Weaver and the Blue Notes won "best band" so often at the Warfield Theater in the early '50s that they were made the permanent backing band. They performed that function for top Detroit acts such as Little Willie John and John Lee Hooker at the Warfield and at clubs around town such as Basin Street in Delray and the Phelps Lounge on Oakland.

Once at Fortune Records, the legendary Detroit record label located (later) on Third Avenue, Weaver cut many records as an artist with the (then) Blue Note Orchestra.

Several of the Funk Brothers, Motown's famed session band, have credited Weaver's early work for Tamla/Motown as being key in the formation of the Funks since many of them cycled in and out of Weaver's band.

Despite all his work, in the '60s Weaver packed in the precarious life of a musician to work on a Ford assembly line for 30 years.

It was at a backyard barbecue at Bassett's house in the early '90s that blues promoter/musician Spangler first met Weaver and persuaded him to play out again.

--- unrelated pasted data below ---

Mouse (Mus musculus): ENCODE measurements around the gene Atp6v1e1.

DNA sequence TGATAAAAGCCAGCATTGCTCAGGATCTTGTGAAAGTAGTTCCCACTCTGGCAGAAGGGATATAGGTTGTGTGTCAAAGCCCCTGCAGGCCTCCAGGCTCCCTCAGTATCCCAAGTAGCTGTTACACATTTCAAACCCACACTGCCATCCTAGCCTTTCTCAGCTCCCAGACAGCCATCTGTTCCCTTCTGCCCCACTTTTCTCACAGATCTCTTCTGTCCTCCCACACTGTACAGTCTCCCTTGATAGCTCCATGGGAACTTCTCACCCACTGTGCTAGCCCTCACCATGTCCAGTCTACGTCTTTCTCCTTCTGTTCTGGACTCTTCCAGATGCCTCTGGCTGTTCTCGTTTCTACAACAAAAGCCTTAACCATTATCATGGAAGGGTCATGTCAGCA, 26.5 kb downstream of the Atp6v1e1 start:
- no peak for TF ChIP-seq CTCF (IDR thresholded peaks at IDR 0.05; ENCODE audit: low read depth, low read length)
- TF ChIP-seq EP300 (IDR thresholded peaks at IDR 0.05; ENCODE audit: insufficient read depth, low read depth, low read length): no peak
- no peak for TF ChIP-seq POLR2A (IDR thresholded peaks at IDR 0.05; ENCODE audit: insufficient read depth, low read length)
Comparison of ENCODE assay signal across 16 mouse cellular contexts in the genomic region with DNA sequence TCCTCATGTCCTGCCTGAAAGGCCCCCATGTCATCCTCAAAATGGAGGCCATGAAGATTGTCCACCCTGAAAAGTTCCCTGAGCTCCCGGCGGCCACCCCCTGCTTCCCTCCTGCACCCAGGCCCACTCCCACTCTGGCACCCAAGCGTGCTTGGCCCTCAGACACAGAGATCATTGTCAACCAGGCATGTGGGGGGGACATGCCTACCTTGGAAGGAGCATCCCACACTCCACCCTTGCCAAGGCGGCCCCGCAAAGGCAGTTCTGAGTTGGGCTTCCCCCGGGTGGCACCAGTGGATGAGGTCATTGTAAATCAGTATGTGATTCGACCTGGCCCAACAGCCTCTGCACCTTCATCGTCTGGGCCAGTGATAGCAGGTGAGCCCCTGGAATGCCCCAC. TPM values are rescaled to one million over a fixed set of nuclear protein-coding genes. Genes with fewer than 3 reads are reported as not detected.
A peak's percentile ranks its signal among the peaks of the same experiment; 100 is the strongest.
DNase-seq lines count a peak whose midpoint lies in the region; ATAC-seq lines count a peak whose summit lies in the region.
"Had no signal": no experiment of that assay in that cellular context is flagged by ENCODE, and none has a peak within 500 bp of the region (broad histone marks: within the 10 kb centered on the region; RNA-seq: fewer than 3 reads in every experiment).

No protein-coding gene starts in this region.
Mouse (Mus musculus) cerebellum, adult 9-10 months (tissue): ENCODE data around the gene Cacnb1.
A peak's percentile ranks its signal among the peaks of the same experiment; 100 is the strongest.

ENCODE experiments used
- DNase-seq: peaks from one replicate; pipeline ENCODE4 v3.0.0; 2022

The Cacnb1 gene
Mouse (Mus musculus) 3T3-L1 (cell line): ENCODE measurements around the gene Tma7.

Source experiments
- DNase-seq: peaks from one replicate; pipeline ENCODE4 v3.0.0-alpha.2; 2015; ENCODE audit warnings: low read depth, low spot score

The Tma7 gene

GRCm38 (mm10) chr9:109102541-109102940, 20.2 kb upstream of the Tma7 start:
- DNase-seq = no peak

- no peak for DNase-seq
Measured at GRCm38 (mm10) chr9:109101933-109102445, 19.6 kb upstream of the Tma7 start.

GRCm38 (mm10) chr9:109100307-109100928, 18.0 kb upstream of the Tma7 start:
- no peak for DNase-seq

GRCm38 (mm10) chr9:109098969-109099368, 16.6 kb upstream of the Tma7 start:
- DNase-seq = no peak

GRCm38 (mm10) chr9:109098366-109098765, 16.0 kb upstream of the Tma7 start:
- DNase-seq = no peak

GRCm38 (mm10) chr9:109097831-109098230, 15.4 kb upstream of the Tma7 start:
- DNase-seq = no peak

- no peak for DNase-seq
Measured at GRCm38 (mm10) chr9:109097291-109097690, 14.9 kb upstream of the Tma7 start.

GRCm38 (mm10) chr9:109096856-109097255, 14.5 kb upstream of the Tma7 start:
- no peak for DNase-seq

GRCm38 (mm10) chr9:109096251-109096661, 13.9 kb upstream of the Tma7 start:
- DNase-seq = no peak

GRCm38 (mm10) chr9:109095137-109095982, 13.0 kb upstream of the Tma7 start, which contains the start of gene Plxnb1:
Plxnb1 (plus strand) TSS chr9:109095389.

"He was still working at his day job, but he was getting ready (to play)," said Spangler. "It didn't take much persuasion."

Weaver was a bubbly raconteur, regaling friends and reporters with colorful tales from his long musical career.

He liked to tell of the time he and the Blue Notes were backing up the volatile Andre "Bacon Fat" Williams.

Williams was complaining all through his set about how badly he thought the band was playing, which wore on Weaver's nerves, so the bandleader instructed his musicians to stop playing. "Don't play another note, let Andre sing a cappella!"

In 2002, Weaver got together with two old friends, Stanley Mitchell of Stanley and the Hurricanes and solo singer Kenny Martin, both '50s hitmakers out of Detroit, to form the Motor City Rhythm and Blues Pioneers.

The R&B Pioneers released a self-titled CD that year. In May of this year, in one of his last public appearances, Weaver was honored at the Detroit Music Awards with a Distinguished Achievement Award.

Weaver is survived by three daughters; Zenobia, April and Belinda, and his girlfriend, Sue Williams. Funeral arrangements are pending.